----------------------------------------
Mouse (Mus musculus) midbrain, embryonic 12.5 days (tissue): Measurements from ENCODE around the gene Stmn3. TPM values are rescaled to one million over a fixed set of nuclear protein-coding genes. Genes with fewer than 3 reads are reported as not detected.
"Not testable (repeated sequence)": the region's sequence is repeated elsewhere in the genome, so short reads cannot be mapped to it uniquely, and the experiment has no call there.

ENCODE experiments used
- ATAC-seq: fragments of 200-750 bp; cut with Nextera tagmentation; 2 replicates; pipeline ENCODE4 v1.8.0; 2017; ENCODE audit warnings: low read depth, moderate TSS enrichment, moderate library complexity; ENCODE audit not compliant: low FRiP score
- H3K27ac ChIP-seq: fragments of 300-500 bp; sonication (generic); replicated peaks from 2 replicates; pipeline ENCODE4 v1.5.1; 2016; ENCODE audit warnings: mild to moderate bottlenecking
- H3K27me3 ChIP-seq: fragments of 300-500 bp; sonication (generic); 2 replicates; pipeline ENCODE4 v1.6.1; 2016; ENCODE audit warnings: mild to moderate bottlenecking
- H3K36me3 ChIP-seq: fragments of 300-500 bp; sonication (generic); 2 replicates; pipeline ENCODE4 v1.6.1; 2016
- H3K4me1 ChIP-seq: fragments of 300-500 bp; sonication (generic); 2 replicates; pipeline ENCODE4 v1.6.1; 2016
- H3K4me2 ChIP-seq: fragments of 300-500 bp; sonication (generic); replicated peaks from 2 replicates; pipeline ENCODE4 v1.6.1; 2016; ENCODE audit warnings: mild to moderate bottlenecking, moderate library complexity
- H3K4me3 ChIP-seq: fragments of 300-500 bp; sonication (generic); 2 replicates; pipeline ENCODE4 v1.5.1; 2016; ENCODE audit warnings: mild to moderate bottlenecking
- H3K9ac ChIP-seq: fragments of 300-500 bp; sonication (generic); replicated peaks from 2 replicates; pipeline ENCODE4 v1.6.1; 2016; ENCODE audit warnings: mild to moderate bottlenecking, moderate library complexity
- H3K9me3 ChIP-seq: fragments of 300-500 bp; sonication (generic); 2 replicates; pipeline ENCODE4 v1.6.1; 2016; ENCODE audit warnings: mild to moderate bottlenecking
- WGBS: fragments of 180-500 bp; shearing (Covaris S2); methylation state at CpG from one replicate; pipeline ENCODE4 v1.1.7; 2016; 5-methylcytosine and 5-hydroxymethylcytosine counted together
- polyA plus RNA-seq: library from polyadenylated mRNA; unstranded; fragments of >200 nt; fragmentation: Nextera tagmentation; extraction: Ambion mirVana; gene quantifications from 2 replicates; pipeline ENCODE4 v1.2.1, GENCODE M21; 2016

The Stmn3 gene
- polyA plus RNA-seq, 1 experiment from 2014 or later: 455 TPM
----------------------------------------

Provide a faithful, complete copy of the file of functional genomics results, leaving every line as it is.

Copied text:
Mouse (Mus musculus) midbrain, embryonic 12.5 days (tissue): Measurements from ENCODE around the gene Stmn3. TPM values are rescaled to one million over a fixed set of nuclear protein-coding genes. Genes with fewer than 3 reads are reported as not detected.
"Not testable (repeated sequence)": the region's sequence is repeated elsewhere in the genome, so short reads cannot be mapped to it uniquely, and the experiment has no call there.

ENCODE experiments used
- ATAC-seq: fragments of 200-750 bp; cut with Nextera tagmentation; 2 replicates; pipeline ENCODE4 v1.8.0; 2017; ENCODE audit warnings: low read depth, moderate TSS enrichment, moderate library complexity; ENCODE audit not compliant: low FRiP score
- H3K27ac ChIP-seq: fragments of 300-500 bp; sonication (generic); replicated peaks from 2 replicates; pipeline ENCODE4 v1.5.1; 2016; ENCODE audit warnings: mild to moderate bottlenecking
- H3K27me3 ChIP-seq: fragments of 300-500 bp; sonication (generic); 2 replicates; pipeline ENCODE4 v1.6.1; 2016; ENCODE audit warnings: mild to moderate bottlenecking
- H3K36me3 ChIP-seq: fragments of 300-500 bp; sonication (generic); 2 replicates; pipeline ENCODE4 v1.6.1; 2016
- H3K4me1 ChIP-seq: fragments of 300-500 bp; sonication (generic); 2 replicates; pipeline ENCODE4 v1.6.1; 2016
- H3K4me2 ChIP-seq: fragments of 300-500 bp; sonication (generic); replicated peaks from 2 replicates; pipeline ENCODE4 v1.6.1; 2016; ENCODE audit warnings: mild to moderate bottlenecking, moderate library complexity
- H3K4me3 ChIP-seq: fragments of 300-500 bp; sonication (generic); 2 replicates; pipeline ENCODE4 v1.5.1; 2016; ENCODE audit warnings: mild to moderate bottlenecking
- H3K9ac ChIP-seq: fragments of 300-500 bp; sonication (generic); replicated peaks from 2 replicates; pipeline ENCODE4 v1.6.1; 2016; ENCODE audit warnings: mild to moderate bottlenecking, moderate library complexity
- H3K9me3 ChIP-seq: fragments of 300-500 bp; sonication (generic); 2 replicates; pipeline ENCODE4 v1.6.1; 2016; ENCODE audit warnings: mild to moderate bottlenecking
- WGBS: fragments of 180-500 bp; shearing (Covaris S2); methylation state at CpG from one replicate; pipeline ENCODE4 v1.1.7; 2016; 5-methylcytosine and 5-hydroxymethylcytosine counted together
- polyA plus RNA-seq: library from polyadenylated mRNA; unstranded; fragments of >200 nt; fragmentation: Nextera tagmentation; extraction: Ambion mirVana; gene quantifications from 2 replicates; pipeline ENCODE4 v1.2.1, GENCODE M21; 2016

The Stmn3 gene
- polyA plus RNA-seq, 1 experiment from 2014 or later: 455 TPM